Four Poly High School freshmen have turned what was initially a theoretical business plan, never meant to leave the classroom, into a reality: a coloring book to help elementary school-aged kids understand the coronavirus pandemic, with a percentage of the sales going toward COVID-19 relief efforts.
Lauryn Hong, Ella Matlock, Sofia Migliazza and Erin Rogers, students in Poly’s PACE program (Program of Additional Curricular Experiences) came up with the idea as a way to entertain and educate kids, as well as help their parents offer activities for them to do.
Throughout the pages of COVID Coloring Book reminders to wash your hands, be careful around older people and grandparents and to wear a mask are delivered by characters Al. E. Gator, Sam the Snail and Wally the Narwhal, with activities including coloring, Tic-Tac-Toe and Mad Libs sprinkled throughout. The book also comes with a mask.
“We took the main things we wanted kids to understand and used kid-friendly language, that was the big draw of it,” said Matlock. “We wanted to make sure that while it’s educating little kids, we still wanted them to be able to understand it and have fun.”
Hong, who wrote the text, has two younger sisters and saw firsthand how confusing the pandemic was for them. Having spent ample time with them and their friends, she said helped her write for a younger audience.
“They just get really bored at times,” Hong said. “So, we’re trying to give them something to do that can entertain them and help them learn what’s going on because it’s really confusing, even for us.”
Originally they settled on a seven-week plan with projected sales of 25 copies, with a percentage of the proceeds going to charity. To their very pleasant surprise, they were able to sell 476 books.
On top of exceeding all expectations, they were also able to finesse a teacher’s connection to Microsoft into a commitment to match the donations, with more than $600 now going to COVID-19 relief efforts, as well as Black Lives Matter organizations.
You wouldn’t know it based on its local success, but, according to an industry and market analysis the team conducted as part of the assignment, the coloring book industry isn’t doing so well.
But their instructor, Jeff Montooth, who normally wouldn’t have recommended they pursue a sales strategy in a dead or dying industry, encouraged them to go for it anyway, given the extraordinary circumstances.
For the past three years, Montooth has given the assignment to his students in his Accelerated Economics class. Normally taught in partnership with AP Environmental Science to engage students in developing solutions to environmental problems, the capstone project had to be altered once the district closed its schools due to the pandemic and instruction transitioned to video conferencing.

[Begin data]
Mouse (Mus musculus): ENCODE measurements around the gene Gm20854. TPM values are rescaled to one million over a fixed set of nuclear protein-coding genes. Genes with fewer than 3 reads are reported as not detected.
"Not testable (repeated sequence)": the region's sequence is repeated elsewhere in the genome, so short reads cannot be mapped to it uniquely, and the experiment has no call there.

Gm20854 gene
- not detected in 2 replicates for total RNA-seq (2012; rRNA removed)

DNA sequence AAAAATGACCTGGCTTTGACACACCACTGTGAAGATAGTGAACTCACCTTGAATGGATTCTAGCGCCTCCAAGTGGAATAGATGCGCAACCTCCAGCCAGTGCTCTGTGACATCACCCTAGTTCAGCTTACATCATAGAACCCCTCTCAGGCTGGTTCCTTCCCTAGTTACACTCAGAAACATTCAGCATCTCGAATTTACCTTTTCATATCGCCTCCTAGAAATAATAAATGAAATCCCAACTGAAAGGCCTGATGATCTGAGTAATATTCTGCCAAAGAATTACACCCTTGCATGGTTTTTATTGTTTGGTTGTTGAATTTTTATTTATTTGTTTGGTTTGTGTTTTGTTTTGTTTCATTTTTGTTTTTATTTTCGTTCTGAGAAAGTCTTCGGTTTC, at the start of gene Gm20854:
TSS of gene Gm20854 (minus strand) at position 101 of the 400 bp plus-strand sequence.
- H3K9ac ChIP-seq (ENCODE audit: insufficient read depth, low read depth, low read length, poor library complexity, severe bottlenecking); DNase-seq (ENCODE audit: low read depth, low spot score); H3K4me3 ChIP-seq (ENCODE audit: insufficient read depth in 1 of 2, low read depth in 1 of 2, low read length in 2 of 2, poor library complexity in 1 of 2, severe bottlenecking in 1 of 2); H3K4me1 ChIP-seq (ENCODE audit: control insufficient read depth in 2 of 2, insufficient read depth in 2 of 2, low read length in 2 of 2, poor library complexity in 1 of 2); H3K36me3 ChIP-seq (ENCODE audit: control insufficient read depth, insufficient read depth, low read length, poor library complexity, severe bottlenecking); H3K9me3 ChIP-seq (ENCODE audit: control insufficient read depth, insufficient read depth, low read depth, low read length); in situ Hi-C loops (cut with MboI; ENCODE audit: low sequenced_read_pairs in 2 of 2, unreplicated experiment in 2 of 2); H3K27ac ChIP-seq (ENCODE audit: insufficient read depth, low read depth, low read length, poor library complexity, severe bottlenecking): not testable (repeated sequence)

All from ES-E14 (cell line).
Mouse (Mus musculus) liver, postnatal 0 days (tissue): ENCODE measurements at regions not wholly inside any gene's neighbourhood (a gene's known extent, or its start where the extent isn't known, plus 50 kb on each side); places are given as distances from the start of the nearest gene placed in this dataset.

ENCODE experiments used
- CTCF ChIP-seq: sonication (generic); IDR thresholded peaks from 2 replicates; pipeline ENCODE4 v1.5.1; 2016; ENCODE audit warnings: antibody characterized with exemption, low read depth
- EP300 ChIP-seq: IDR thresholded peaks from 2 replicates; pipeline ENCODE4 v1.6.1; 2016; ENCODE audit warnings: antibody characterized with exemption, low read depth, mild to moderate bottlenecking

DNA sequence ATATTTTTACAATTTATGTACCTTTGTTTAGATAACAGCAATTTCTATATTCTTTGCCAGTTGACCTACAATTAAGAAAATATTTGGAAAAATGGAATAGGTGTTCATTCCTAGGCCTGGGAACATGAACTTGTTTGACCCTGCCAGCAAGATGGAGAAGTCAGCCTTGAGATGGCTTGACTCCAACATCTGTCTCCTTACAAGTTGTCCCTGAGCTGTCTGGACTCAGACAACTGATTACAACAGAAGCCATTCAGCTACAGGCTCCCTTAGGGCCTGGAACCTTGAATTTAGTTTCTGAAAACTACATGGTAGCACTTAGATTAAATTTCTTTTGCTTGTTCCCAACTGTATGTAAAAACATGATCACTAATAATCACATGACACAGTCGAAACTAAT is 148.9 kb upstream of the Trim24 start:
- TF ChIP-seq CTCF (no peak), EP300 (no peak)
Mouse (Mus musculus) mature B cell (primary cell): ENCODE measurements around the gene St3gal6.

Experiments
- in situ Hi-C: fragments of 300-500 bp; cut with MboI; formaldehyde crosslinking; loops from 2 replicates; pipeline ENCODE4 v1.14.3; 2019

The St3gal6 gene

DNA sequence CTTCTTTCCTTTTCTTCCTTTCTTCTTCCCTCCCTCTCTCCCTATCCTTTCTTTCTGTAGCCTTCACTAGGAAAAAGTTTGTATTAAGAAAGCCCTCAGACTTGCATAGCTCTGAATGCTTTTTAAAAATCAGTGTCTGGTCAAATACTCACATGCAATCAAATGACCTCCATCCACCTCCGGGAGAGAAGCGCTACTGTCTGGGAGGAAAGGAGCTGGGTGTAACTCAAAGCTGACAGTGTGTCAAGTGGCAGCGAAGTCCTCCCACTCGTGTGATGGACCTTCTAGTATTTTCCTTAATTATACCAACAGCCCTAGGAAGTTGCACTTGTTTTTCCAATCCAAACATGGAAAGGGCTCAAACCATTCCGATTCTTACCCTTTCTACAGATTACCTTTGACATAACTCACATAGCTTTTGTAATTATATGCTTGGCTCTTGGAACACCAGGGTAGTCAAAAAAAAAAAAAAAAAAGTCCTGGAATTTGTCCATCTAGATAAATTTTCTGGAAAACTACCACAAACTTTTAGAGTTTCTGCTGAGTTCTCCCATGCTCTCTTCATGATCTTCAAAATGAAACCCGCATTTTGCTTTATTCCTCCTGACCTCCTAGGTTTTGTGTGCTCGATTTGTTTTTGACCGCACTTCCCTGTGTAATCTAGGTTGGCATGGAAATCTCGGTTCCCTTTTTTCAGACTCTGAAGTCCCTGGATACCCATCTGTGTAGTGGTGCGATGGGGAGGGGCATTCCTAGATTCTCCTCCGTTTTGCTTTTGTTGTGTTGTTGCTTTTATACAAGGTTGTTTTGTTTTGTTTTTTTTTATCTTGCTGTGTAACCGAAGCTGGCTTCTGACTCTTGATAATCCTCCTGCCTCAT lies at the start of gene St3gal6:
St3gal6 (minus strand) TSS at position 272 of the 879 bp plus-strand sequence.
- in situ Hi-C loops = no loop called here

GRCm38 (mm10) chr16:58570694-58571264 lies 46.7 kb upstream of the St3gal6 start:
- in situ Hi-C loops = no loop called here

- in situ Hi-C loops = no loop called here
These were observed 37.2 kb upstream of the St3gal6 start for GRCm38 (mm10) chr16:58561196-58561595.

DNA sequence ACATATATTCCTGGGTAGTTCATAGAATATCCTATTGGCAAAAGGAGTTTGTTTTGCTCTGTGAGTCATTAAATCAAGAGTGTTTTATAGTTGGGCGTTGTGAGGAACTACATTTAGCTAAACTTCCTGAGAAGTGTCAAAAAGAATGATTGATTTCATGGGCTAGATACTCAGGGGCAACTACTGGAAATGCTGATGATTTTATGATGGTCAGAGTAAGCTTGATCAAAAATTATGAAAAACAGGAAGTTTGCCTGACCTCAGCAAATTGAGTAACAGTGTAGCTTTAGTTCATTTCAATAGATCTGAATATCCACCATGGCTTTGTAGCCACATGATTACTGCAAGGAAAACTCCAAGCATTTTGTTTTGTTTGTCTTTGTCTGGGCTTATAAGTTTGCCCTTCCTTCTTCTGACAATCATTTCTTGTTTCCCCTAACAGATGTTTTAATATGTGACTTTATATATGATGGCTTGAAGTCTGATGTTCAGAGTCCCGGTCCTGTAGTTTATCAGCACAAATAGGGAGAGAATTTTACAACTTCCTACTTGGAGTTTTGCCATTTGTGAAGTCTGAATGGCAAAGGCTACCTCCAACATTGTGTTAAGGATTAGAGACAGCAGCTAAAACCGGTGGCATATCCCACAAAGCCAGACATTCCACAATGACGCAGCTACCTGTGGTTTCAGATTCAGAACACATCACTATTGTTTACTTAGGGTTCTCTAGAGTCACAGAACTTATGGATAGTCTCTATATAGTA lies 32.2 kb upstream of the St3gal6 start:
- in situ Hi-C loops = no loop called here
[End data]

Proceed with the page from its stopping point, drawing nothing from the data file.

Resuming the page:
And with grades no longer a method to assess performance, Montooth encouraged his students to simply create a pitch for a business that would somehow give back to the community, to just do something good.
“It was really hard for a lot of us, especially for the first month,” said Montooth. “They [the students] didn’t say this exactly to me, but I think having a group where they’re talking about being productive and doing something positive and sharing, I think that was really good because it was tough.”
Being able to see the look on people’s faces, their joy and graciousness in receiving the books, gives Rogers hope, she said, while learning more about Photoshop, and playing a part in designing the layout has her thinking of pursuing a career as a creative director.
Inspired by the success of their first endeavor as a unit, the girls have come up with a name for their operation, Be the Change Coloring Co., and are continuing to communicate with Montooth on two upcoming books for kids, one addressing racism and one about kids with special needs.
And these editions won’t be for credit.
“The fact that they want to do more is the best thing,” said Montooth. “The fact that school’s been out for a week and we’re working, but we want to be, is really cool. It’s what you dream of as a teacher.”
Support our journalism.
Hyperlocal news is an essential force in our democracy, but it costs money to keep an organization like this one alive, and we can’t rely on advertiser support alone. That’s why we’re asking readers like you to support our independent, fact-based journalism. We know you like it—that’s why you’re here. Help us keep hyperlocal news alive in Long Beach.